Friday, October 12, 2012

Port Townsend Tour: Day 5 Fort Flagler State Park to Fort Worden State Park

Away from the lights and sounds of the city the woods at night become very dark and are usually very quiet. So when we hear the crunching in the darkness Christine and I are both quickly wide awake. "What do you think it is?" she asks me. I confess that I don't know. "It sounds like an animal munching something," she theorizes. Our food is all packed away in the bag in the tree (I hope) but I grab my headlamp, pull on my shoes and tell her I will investigate.

The sound is clearer the instant I leave the tent, it's rain. It has been dry for weeks, dry enough that Christine and I have basically forgotten what a light rainfall sounds like. And what it sounds like, in the dark, in the woods, is very much like the sound a raccoon would make as it consumes a bag of potato chips. There's no raccoon here and our food bag is still safe and sound, high but not quite dry in a tree.

It's damp in the morning and raining lightly. Christine and I layer on our rain gear, eat breakfast, break camp, pack up and head toward Port Townsend.

We ride off the islands, and into Irondale and then follow the Irondale Road, SR-19 and SR-20 northward.

A few miles south of Port Townsend we turn onto the quiet and scenic Larry Scott Memorial Trail which takes us into town.

We stop to restock our groceries for a couple of days at the Safeway and get a copy of the excellent Port Townsend Walking and Biking Map from the local Visitor Center.

Years ago I wrote a description of Port Townsend that I still think is a fair summation of the town:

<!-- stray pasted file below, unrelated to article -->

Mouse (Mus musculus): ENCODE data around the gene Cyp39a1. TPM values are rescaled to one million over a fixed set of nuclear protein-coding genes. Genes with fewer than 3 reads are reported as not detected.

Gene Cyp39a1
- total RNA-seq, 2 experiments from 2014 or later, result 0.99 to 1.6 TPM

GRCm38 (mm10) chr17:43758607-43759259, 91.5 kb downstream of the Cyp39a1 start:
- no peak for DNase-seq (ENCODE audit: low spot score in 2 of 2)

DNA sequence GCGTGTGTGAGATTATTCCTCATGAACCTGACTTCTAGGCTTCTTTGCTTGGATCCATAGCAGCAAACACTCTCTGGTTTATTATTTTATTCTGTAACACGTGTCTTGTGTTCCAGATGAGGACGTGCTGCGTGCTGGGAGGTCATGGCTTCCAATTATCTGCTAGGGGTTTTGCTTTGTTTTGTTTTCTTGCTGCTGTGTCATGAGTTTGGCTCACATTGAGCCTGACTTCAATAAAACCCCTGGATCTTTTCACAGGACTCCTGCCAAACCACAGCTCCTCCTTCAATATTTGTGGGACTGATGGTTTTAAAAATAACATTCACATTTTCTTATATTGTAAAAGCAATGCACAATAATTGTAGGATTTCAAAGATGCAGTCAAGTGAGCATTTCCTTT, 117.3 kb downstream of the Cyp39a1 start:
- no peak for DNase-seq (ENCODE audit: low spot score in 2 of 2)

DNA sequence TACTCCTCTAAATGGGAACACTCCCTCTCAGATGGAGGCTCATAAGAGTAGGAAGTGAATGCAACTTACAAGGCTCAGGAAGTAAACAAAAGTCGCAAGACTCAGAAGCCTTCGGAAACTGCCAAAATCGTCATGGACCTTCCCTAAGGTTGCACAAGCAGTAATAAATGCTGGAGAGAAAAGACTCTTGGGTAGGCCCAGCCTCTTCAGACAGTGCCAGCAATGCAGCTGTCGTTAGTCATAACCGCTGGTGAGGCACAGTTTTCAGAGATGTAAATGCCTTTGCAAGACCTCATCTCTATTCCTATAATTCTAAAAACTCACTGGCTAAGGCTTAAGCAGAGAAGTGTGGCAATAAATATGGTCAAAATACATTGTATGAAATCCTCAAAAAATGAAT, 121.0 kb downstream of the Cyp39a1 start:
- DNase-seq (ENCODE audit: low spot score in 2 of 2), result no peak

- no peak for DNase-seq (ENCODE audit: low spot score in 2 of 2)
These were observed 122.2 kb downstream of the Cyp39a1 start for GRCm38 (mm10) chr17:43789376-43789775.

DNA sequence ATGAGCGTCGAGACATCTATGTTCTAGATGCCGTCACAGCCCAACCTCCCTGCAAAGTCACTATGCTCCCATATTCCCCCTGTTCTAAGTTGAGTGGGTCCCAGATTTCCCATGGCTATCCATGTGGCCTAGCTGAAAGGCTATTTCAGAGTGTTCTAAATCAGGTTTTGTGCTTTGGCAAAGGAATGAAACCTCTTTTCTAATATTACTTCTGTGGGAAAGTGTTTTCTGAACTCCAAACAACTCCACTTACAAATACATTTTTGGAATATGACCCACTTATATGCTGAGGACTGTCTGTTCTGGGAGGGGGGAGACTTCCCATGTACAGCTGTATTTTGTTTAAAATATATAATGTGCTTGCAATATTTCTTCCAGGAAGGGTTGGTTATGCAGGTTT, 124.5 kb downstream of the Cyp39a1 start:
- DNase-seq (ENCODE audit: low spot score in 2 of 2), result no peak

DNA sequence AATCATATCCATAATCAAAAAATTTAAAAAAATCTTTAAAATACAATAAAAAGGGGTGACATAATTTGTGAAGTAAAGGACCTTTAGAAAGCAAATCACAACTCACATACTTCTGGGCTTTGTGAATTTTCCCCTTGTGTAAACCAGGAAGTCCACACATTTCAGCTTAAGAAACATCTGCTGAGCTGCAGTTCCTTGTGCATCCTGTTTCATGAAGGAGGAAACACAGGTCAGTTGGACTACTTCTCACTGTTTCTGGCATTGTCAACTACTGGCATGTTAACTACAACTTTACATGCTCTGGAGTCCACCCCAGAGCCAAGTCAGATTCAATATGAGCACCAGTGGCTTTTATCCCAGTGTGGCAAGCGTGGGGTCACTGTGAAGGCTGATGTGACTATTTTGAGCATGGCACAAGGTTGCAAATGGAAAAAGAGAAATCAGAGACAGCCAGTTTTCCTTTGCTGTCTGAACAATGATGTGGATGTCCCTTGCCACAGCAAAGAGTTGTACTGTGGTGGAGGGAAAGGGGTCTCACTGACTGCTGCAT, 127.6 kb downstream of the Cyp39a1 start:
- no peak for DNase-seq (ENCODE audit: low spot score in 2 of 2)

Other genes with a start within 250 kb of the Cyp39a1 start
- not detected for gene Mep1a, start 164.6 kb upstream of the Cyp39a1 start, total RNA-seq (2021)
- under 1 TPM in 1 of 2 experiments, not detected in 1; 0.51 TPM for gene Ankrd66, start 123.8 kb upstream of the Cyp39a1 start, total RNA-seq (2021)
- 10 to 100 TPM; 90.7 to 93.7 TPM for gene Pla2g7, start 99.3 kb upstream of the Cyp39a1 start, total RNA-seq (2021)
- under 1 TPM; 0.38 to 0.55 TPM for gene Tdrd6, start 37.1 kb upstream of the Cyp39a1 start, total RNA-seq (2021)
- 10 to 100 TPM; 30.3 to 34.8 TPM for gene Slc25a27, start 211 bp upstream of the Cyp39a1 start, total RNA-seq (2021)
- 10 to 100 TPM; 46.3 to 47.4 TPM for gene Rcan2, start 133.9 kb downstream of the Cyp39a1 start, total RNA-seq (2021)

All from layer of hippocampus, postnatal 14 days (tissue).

Port Townsend is a place whose past is not quite past, whose present is not quite now and whose residents proudly proclaim that "we're all here because we're not all there." It's a town where hippies have become capitalists to survive, where the guy who fixes your manure spreader has sculptures for sale in SoHo, where the old fort serves as a movie set and where the waitress at the diner may live in a Victorian mansion or a tin shack back in the woods. It's a place that's a little hard to get to, a little hard to explain, damn hard to leave and even harder to live in. If it was closer to Seattle and not protected by twisty roads, long bridges, flakey ferry service and the sulphurous scent of a working paper mill, the town would be overrun with tourists every day instead of just every weekend.

It's the town where we're going to spend a couple of days. And yes, this is the Friday of the Port Townsend Film Festival so Christine and I are two more tourists in a town packed with tourists. But we have enough local knowledge to zig when the crowd zags and we're not planning on going to any of the movies so things work out fine.

We do stop by and see Bob and Marilyn at Bob's Bikes. Bob half-jokingly threatens to put me to work so we stash the bikes at his place and retreat to Sweet Laurette for lunch.

After lunch we retrieve our bikes and roll up and over the big ridge in town to Fort Worden State Park.

We book a hiker/biker site at Fort Worden for 2 nights. This will serve as our base of operations for the next couple of days.

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